I have realized that at times I have let this world make me "tough." And I will walk around, with almost an, "I dare you to be nice to me," or "I dare you to mess with me," look on my face. At times my mode of driving, and interacting with people in public places, can be defensive. A few weeks ago at a football game with Panini and her date, I was waxing sentimental over the trees, falling leaves, and mountains, and I said, "Whoa! Getting a little too sentimental!" And the boy said something to the extent of, that's not bad to show your soft side~. And that made me think. So, today, on Monday morning, which at times can seem the hardest, I am thankful for the people that help me be "soft."
This last weekend I went to get my fingerprints done at the local Provo Police Station. I joke about the fact that the 500 millionth person I have been in love with this year, is now the cute, cute man that takes fingerprints Thursday nights at the Provo Police Station! Why did I fall in love with him? (He's probably married, but I couldn't tell because he had gloves on), was that he was so nice to me! Treated me like I was the only person that had stepped into his office that day, and that he was happy to talk to me, and did, talk to me, with interest, about everything in my life, while inking up my fingers! I'm so in love! jk. Then, at the orientation meeting for my professional educators program, a very nice married man in line in front of me asked me which emphasis I was taking, and we chatted in line until it was time to sign in. I love nice people! And I love men that make me feel like a woman. And on Sunday, Panini and I poured over Halloween pictures, (both of us dressed as Pirates) and told each other how cute we looked in the photos! Both of us denying that we looked good, but of course the other looked gorgeous in this shot or that! LOL. My roomate died listening in the other room, and wouldn't let me forget what she had over heard!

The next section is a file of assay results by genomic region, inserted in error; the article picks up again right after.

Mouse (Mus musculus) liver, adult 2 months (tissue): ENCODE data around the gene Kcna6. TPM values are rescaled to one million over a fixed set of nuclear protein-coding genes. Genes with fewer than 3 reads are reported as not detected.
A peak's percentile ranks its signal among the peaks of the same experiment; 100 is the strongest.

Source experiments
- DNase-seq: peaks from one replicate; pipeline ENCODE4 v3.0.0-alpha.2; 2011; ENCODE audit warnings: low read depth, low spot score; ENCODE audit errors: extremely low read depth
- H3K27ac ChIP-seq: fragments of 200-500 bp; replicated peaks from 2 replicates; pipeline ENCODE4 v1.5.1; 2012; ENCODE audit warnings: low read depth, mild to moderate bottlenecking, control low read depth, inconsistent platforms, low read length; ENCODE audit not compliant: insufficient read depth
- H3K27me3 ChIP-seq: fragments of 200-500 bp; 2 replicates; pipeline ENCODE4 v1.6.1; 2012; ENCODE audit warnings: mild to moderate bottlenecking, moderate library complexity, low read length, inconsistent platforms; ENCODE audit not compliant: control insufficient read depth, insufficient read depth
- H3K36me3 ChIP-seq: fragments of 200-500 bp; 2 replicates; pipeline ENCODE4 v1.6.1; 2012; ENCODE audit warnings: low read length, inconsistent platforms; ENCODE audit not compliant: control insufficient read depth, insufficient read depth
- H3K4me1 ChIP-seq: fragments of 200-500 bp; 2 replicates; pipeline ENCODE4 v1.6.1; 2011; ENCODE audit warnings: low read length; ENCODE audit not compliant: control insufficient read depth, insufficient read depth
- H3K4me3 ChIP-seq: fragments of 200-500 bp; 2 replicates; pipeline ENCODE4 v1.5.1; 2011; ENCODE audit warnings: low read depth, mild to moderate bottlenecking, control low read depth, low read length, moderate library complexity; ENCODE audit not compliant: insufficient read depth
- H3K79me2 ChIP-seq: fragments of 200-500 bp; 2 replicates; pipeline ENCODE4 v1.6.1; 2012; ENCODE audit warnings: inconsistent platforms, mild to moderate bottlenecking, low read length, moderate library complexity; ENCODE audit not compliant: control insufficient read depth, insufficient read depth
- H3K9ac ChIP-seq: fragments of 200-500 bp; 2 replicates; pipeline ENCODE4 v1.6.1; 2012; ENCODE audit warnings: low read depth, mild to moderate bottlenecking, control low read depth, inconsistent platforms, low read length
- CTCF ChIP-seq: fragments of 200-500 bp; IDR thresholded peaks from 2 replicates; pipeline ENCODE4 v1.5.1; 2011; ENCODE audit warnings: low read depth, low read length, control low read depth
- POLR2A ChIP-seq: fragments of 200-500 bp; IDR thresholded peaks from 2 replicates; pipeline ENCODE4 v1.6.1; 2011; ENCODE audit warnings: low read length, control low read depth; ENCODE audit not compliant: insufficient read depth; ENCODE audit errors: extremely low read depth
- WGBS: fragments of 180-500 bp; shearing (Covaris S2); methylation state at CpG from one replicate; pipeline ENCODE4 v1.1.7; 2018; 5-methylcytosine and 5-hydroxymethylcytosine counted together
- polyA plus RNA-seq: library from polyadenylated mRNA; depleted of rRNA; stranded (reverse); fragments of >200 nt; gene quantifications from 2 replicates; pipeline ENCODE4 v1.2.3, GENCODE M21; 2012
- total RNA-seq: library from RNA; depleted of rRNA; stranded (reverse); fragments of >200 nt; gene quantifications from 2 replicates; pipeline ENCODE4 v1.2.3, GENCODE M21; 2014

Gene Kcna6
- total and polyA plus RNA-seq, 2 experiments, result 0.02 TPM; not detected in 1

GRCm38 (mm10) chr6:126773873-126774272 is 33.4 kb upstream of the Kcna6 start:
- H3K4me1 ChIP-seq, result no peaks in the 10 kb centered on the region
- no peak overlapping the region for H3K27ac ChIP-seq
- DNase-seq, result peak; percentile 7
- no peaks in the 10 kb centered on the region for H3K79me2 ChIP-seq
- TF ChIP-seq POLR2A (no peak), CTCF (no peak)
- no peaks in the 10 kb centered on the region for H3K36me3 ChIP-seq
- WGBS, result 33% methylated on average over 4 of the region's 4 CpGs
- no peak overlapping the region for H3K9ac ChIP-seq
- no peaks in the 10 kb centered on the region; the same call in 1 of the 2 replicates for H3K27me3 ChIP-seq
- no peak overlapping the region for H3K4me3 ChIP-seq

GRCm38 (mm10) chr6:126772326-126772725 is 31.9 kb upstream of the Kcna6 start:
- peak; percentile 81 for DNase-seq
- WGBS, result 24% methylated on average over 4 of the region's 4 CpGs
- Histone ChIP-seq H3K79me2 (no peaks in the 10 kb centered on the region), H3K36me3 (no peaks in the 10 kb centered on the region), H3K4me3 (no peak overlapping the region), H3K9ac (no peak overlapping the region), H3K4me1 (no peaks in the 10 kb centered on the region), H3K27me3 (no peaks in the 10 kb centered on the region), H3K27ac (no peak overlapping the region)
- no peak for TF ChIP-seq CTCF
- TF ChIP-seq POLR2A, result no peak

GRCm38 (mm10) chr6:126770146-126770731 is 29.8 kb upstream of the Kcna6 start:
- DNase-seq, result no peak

The reason I mention all of these silly things, is that I am reminded that I am a woman, and that I should be lovley and kind, and not take the world on like an battlefield! I am thankful for people who are nice to me, and remind me to be nicer to others. So this week, call me sentimental, I am going to remember the things that make me a woman, and I am going to share them with others.
Monday Morning words of inspiration:
"Sometimes the commitment gets a little heavy and sometimes I wonder if I can really do this. Then I think of all that I have been given, and it is easy to get up and do a little something more."
~Marjorie Pay Hinckley
*Quote from Shimmer by Sarah Schulman, (a book about the shattering of the American Dream post WWII).
Wednesday, November 09, 2005